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Bangkok Post

Man creates life-sized sculptures of late Thai king’s dogs

The late monarch’s two loyal companions immortalised in fibreglass - smoking pipes and all

PUBLISHED : Tuesday, 10 October, 2017, 1:47pm
UPDATED : Tuesday, 10 October, 2017, 1:50pm

By Pichaya Svasti

For almost 20 years, Khun Tongdaeng, the monarch’s favourite pet dog, stayed beside King Bhumibol Adulyadej as friend and guard. Khun Tongdaeng died nearly a year before the king’s passing on October 13 last year, but her love and loyalty is everlasting and is now reflected in her life-size sculpture, which has been placed at the royal crematorium at Sanam Luang.
The sculpture is the work of Chin Prasong, who had created the bronze sculptures of Khun Tongdaeng and other dogs for the king during 2010-2016. After King Bhumibol’s passing, Chin was asked by the Fine Arts Department to mould the fibreglass statues of Khun Tongdaeng and the king’s second pet dog, Khun Jocho.

The statue of Khun Tongdaeng is 86cm tall and placed on a 10cm-tall base. The statue of Khun Jocho, a Boxer, with a smoking pipe in his mouth as depicted in old photos, is 96cm tall and also installed on a 10cm-tall base.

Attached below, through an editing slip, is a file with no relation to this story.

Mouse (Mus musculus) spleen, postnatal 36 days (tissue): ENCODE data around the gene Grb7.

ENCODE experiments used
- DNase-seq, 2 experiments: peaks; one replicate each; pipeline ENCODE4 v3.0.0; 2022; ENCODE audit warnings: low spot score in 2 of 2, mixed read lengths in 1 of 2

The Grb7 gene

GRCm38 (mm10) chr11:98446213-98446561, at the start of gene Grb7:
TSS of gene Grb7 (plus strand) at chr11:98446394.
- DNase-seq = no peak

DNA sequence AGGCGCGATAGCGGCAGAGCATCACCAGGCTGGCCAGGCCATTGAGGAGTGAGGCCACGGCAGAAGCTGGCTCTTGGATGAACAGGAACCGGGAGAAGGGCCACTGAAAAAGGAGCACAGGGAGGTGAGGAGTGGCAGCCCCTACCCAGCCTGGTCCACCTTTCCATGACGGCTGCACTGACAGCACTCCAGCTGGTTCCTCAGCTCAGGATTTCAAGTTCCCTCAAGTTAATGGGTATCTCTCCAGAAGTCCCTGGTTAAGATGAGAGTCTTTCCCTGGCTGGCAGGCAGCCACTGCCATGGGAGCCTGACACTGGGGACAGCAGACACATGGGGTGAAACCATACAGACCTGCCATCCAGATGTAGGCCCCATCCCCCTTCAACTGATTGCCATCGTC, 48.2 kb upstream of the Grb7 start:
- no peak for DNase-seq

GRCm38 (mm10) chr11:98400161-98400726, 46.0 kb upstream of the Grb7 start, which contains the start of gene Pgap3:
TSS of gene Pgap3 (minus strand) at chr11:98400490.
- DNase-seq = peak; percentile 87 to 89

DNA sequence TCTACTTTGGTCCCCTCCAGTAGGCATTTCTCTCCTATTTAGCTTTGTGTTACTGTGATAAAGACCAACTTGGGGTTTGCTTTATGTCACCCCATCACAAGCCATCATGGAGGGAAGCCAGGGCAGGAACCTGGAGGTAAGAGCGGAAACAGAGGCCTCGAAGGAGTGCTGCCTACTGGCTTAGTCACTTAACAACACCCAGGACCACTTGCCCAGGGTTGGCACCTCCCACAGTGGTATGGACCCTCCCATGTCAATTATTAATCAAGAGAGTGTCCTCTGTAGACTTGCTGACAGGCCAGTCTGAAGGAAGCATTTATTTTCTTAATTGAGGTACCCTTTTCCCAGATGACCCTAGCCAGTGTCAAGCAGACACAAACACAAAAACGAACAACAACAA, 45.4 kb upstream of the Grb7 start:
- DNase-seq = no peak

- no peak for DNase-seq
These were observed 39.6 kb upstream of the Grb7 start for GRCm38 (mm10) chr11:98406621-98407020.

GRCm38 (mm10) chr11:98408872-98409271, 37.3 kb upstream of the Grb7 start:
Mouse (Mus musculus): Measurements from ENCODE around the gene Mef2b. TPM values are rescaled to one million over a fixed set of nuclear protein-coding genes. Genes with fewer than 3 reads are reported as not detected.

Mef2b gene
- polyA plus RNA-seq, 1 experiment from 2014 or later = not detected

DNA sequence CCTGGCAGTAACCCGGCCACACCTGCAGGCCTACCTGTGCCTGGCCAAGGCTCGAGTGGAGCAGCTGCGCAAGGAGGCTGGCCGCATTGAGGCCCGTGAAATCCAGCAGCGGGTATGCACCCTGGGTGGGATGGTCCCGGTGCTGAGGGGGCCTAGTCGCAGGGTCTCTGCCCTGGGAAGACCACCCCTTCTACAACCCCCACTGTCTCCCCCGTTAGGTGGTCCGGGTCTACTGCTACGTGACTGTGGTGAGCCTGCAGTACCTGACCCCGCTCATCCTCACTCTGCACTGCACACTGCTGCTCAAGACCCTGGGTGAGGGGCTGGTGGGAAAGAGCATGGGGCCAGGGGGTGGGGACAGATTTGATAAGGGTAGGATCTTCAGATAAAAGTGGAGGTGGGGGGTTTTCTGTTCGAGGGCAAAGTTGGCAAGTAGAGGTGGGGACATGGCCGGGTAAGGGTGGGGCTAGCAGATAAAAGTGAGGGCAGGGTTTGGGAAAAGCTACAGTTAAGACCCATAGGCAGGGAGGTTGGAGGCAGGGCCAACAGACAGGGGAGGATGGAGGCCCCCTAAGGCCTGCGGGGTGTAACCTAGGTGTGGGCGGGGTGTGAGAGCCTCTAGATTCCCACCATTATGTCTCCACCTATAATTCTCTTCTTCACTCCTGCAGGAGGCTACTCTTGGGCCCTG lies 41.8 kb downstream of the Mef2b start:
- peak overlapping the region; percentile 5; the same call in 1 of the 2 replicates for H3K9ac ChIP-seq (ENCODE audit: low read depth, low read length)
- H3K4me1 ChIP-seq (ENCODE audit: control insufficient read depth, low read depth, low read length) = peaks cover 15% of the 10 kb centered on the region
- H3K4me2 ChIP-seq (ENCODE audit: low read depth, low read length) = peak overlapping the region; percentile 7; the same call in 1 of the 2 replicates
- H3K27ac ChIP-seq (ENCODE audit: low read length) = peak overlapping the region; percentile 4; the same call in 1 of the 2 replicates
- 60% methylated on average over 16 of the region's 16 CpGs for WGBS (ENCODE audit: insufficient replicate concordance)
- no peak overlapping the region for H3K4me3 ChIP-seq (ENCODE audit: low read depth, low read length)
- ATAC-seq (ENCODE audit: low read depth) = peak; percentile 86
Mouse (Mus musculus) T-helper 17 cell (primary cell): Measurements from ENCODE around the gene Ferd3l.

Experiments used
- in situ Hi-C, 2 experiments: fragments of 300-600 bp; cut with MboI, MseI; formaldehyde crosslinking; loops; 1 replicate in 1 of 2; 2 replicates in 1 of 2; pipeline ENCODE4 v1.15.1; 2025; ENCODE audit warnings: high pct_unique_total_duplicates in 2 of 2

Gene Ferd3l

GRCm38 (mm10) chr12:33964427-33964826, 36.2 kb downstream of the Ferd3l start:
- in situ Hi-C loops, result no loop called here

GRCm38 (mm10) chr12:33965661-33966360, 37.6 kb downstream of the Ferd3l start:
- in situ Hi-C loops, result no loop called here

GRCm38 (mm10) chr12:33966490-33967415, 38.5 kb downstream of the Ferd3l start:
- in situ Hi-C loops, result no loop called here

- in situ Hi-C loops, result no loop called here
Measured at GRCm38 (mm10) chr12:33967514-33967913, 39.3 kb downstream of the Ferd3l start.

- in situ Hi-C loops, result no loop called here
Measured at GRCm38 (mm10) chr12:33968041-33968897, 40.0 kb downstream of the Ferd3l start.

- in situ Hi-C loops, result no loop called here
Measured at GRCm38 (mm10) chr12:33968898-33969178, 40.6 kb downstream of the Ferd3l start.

“I am proud to serve King Bhumibol another time. It is an honour and blessing for me. I always think of his kindness. I went speechless when I was assigned this task; it is the ultimate honour.

Tongdaeng, a female dog, was born a stray on Nov 7, 1998, in the Medical Development Clinic Alley, Rama IX. She was later adopted on Dec 13 the same year by King Bhumibol, who presided over the opening of the clinic.

Tongdaeng was clever, well-mannered and loyal to the king until the last day of her life. She died at the age of 17 years, one month and nine days at Klai Kangwon Palace in Hua Hin district, Prachuap Khiri Khan, on Dec 26, 2015.

It took three months for Chin to complete the statue of Khun Tongdaeng and a month for the statue of Khun Jocho. He had proposed four styles – standing, sitting, sitting and lifting two front feet and lying down – and Her Royal Highness Princess Maha Chakri Sirindhorn chose the sitting pose.

Read the original article at Bangkok Post